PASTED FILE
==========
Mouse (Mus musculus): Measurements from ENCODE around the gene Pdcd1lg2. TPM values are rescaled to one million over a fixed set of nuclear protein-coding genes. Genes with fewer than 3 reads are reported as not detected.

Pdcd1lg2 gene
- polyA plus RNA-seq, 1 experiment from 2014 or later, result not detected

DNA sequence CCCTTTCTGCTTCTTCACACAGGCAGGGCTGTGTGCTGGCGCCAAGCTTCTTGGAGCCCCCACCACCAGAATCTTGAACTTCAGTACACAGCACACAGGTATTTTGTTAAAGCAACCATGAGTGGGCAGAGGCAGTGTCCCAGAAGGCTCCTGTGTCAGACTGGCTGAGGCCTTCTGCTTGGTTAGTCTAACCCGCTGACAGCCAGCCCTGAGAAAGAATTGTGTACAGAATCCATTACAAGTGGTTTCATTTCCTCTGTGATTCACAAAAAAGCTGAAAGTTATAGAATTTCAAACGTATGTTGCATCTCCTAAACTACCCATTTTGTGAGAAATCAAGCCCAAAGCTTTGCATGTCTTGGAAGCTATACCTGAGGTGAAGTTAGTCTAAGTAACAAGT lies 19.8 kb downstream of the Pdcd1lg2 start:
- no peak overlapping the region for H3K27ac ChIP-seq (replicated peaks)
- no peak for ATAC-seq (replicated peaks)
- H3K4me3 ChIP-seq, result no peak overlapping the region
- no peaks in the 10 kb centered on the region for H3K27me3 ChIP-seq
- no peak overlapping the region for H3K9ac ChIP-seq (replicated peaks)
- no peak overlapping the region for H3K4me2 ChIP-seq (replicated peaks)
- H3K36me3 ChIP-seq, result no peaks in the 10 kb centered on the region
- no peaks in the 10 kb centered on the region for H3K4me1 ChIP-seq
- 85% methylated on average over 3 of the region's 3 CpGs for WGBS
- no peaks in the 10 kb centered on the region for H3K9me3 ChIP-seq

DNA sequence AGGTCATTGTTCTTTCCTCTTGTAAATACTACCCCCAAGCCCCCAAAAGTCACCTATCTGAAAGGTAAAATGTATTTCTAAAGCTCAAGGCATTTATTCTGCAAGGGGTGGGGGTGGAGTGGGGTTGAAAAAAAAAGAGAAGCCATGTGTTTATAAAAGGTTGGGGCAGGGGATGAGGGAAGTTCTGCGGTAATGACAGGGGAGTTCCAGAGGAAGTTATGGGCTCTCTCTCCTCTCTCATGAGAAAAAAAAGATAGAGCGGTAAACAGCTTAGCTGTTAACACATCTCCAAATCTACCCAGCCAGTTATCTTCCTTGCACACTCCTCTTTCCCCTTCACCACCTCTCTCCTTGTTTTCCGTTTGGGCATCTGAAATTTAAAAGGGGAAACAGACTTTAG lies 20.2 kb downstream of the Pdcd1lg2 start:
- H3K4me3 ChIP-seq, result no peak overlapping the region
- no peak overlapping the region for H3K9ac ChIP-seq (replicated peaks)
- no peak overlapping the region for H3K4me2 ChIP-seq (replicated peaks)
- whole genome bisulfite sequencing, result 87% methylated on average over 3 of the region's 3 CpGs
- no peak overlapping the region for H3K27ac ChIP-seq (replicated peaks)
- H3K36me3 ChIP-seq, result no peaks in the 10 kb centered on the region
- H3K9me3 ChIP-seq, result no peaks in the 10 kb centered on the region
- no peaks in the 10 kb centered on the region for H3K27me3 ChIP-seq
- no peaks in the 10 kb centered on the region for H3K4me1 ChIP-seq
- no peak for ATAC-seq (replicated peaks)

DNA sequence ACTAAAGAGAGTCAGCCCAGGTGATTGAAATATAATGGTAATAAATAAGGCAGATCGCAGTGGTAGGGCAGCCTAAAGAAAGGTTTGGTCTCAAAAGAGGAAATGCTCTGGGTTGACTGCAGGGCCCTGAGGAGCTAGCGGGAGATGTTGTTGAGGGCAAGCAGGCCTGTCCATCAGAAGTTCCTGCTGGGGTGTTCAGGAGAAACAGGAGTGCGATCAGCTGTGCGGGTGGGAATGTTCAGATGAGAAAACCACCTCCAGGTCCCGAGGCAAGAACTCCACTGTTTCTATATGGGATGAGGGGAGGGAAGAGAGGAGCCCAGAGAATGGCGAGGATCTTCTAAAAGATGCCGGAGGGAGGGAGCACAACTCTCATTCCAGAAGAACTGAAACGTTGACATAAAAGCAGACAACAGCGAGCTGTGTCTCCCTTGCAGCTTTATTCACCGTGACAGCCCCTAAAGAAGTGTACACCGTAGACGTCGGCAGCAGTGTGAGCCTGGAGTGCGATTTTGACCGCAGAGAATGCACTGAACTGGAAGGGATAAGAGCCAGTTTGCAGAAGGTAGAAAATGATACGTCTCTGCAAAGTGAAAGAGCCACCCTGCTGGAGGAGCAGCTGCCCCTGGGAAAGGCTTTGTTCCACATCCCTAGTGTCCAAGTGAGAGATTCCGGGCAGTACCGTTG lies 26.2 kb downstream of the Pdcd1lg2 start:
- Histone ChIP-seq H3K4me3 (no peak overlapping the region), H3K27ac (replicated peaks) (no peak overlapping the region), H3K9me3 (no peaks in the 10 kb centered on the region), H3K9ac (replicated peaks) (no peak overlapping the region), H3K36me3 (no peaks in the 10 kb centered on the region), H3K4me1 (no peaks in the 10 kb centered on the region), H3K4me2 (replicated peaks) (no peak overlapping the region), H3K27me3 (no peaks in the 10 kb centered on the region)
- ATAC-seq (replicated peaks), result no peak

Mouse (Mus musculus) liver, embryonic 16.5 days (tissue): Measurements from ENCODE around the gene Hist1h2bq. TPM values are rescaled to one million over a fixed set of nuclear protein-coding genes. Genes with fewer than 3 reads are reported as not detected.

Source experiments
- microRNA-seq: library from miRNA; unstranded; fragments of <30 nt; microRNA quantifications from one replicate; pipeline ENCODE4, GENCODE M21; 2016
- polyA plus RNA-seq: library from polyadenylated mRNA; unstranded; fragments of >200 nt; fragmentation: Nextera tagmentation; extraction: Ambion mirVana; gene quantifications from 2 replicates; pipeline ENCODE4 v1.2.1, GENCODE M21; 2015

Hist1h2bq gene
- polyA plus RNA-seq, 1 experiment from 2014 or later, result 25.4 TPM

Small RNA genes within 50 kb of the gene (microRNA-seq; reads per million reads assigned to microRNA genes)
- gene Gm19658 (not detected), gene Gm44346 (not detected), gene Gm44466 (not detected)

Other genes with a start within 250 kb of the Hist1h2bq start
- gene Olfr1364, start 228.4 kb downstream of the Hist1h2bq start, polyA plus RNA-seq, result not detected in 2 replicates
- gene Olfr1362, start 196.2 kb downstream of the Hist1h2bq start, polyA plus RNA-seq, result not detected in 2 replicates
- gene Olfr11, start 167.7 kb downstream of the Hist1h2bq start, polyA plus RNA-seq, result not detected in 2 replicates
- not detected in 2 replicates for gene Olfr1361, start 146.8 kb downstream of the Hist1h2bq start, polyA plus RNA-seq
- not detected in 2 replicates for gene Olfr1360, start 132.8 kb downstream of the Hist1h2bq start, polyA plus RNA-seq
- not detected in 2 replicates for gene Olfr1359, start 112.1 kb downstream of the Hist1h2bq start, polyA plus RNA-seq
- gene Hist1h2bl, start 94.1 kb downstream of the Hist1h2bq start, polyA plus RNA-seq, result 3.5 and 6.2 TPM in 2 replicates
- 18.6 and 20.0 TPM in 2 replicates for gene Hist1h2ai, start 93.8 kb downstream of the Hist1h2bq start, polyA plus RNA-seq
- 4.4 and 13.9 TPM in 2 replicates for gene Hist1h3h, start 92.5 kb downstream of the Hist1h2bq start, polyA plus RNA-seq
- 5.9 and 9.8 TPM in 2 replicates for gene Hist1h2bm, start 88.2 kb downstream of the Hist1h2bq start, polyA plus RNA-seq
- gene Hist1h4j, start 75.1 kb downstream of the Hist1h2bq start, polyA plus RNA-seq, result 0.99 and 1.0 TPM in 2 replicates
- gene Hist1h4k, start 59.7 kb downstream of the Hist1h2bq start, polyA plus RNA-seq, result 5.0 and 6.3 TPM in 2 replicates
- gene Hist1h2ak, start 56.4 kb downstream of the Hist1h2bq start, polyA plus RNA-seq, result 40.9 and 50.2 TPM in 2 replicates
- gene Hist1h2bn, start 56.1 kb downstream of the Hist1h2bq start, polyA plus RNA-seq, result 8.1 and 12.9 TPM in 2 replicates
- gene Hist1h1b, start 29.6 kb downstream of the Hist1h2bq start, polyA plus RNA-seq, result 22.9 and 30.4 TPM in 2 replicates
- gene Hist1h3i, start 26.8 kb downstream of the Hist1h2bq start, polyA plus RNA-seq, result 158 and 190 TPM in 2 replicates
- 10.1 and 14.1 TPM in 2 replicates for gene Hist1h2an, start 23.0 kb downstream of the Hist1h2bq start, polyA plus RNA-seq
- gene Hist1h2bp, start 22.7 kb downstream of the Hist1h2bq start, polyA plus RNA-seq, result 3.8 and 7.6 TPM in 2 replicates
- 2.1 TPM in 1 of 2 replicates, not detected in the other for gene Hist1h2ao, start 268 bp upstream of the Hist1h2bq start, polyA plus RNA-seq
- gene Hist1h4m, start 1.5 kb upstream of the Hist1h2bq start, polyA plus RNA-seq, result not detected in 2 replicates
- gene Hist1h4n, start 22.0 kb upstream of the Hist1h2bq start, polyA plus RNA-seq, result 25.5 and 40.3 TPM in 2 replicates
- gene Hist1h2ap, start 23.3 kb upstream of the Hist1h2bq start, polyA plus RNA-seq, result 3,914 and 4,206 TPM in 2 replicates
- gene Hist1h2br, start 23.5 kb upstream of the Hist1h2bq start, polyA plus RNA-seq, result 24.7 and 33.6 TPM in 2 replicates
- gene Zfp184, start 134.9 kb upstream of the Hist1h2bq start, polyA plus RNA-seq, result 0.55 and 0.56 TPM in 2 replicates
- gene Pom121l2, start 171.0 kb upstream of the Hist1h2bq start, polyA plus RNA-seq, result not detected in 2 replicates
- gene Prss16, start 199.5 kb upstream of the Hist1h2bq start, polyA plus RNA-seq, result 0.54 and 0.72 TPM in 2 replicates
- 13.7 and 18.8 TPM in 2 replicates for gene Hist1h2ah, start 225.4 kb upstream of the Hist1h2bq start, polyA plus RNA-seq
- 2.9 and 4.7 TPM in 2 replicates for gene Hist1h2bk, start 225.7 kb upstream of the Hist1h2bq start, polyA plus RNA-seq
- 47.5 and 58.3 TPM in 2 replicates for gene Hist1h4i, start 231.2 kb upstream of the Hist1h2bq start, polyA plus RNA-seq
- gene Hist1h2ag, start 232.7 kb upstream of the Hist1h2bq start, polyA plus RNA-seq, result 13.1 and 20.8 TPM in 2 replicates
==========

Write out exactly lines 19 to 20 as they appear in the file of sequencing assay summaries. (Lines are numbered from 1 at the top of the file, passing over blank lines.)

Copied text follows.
- whole genome bisulfite sequencing, result 87% methylated on average over 3 of the region's 3 CpGs
- no peak overlapping the region for H3K27ac ChIP-seq (replicated peaks)